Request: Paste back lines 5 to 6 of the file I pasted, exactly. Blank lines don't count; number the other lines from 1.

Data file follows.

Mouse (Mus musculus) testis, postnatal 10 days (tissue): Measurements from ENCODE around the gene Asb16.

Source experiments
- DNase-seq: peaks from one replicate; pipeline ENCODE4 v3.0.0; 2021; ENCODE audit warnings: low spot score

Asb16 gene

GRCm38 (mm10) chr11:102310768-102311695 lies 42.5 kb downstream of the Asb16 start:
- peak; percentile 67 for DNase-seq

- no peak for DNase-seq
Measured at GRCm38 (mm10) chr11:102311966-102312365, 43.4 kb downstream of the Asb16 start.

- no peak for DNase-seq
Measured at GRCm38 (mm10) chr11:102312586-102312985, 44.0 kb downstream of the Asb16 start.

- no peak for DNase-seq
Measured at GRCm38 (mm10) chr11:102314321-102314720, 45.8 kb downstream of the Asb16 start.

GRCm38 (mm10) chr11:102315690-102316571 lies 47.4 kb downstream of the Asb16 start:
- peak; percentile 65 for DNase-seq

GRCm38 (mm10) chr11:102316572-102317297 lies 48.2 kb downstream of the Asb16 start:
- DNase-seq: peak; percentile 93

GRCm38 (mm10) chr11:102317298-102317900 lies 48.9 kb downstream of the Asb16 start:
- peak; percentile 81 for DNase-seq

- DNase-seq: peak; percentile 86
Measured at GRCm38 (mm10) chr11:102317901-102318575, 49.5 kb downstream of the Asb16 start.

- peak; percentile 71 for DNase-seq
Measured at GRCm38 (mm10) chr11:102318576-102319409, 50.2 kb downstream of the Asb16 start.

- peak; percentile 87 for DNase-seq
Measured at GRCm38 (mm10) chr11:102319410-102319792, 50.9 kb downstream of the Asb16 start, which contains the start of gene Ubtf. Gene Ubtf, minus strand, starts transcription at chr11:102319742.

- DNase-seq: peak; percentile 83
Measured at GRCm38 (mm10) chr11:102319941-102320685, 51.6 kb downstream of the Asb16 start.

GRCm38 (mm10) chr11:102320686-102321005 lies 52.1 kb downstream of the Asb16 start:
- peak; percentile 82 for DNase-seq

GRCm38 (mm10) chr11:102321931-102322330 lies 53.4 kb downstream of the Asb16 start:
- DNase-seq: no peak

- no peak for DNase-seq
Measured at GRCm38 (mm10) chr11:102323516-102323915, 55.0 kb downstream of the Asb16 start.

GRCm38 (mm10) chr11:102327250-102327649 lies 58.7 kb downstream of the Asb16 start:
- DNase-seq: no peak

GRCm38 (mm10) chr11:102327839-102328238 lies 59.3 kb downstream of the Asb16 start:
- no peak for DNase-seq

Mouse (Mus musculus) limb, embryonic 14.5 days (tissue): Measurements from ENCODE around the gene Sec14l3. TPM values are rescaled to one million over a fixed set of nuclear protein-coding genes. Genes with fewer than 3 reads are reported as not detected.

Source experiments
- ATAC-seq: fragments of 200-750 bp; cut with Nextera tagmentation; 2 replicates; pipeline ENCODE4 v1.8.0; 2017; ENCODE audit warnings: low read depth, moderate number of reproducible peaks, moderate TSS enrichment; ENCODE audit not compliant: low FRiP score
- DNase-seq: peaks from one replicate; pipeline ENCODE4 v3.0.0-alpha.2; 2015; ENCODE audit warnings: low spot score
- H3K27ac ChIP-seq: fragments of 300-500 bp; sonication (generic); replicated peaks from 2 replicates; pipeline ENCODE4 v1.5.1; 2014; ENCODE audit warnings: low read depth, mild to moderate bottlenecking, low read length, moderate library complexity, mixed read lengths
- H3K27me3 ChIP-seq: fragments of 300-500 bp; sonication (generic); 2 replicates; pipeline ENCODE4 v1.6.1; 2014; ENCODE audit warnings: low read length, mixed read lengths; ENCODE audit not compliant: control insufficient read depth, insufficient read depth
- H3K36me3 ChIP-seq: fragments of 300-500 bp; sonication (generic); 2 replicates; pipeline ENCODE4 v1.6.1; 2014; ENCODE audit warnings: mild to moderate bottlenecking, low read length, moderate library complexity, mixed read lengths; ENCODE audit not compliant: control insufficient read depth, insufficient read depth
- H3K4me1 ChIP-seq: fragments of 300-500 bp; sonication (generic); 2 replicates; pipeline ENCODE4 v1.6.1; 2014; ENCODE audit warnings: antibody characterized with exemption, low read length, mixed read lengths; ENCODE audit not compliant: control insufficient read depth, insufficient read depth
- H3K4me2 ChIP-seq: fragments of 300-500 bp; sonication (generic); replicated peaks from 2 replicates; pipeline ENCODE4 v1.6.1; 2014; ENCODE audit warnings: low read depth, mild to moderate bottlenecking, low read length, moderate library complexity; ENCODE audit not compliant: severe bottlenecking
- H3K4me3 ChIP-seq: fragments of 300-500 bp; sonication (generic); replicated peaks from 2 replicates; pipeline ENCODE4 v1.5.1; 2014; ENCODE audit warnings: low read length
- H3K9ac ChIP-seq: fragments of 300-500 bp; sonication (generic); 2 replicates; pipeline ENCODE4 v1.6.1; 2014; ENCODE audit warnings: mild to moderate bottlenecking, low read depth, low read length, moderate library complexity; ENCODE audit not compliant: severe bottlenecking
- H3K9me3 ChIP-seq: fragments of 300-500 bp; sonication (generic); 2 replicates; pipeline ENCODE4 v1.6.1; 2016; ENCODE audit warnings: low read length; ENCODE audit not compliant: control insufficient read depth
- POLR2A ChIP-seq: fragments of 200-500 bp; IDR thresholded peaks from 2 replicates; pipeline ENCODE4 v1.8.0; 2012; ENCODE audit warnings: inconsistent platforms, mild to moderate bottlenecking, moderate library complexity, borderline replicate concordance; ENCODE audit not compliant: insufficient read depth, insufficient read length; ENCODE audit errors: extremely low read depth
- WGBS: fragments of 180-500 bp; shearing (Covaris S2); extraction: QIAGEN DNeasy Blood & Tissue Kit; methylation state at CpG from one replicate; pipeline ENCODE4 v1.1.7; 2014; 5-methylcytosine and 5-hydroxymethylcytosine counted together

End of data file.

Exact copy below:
GRCm38 (mm10) chr11:102310768-102311695 lies 42.5 kb downstream of the Asb16 start:
- peak; percentile 67 for DNase-seq